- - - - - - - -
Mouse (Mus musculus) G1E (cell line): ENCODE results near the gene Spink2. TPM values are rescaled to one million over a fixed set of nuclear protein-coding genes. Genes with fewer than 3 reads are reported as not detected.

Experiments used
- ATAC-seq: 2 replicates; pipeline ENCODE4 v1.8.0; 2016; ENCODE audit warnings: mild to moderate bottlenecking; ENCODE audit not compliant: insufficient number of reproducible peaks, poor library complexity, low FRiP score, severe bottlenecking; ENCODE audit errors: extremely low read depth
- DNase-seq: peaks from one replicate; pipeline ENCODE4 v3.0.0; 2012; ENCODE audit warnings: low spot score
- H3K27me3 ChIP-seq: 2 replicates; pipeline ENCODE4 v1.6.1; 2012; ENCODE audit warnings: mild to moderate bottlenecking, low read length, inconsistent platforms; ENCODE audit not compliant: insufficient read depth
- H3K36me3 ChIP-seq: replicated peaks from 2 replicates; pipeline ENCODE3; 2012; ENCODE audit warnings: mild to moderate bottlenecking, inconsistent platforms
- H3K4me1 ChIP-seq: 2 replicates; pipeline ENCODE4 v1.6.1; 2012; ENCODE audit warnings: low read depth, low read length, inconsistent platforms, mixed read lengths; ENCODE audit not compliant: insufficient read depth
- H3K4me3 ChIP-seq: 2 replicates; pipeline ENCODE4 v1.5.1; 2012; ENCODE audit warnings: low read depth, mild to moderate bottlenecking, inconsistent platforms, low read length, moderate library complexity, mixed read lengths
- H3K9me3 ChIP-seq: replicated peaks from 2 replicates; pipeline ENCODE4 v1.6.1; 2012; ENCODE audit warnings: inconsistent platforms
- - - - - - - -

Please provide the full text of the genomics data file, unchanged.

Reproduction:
Mouse (Mus musculus) G1E (cell line): ENCODE results near the gene Spink2. TPM values are rescaled to one million over a fixed set of nuclear protein-coding genes. Genes with fewer than 3 reads are reported as not detected.

Experiments used
- ATAC-seq: 2 replicates; pipeline ENCODE4 v1.8.0; 2016; ENCODE audit warnings: mild to moderate bottlenecking; ENCODE audit not compliant: insufficient number of reproducible peaks, poor library complexity, low FRiP score, severe bottlenecking; ENCODE audit errors: extremely low read depth
- DNase-seq: peaks from one replicate; pipeline ENCODE4 v3.0.0; 2012; ENCODE audit warnings: low spot score
- H3K27me3 ChIP-seq: 2 replicates; pipeline ENCODE4 v1.6.1; 2012; ENCODE audit warnings: mild to moderate bottlenecking, low read length, inconsistent platforms; ENCODE audit not compliant: insufficient read depth
- H3K36me3 ChIP-seq: replicated peaks from 2 replicates; pipeline ENCODE3; 2012; ENCODE audit warnings: mild to moderate bottlenecking, inconsistent platforms
- H3K4me1 ChIP-seq: 2 replicates; pipeline ENCODE4 v1.6.1; 2012; ENCODE audit warnings: low read depth, low read length, inconsistent platforms, mixed read lengths; ENCODE audit not compliant: insufficient read depth
- H3K4me3 ChIP-seq: 2 replicates; pipeline ENCODE4 v1.5.1; 2012; ENCODE audit warnings: low read depth, mild to moderate bottlenecking, inconsistent platforms, low read length, moderate library complexity, mixed read lengths
- H3K9me3 ChIP-seq: replicated peaks from 2 replicates; pipeline ENCODE4 v1.6.1; 2012; ENCODE audit warnings: inconsistent platforms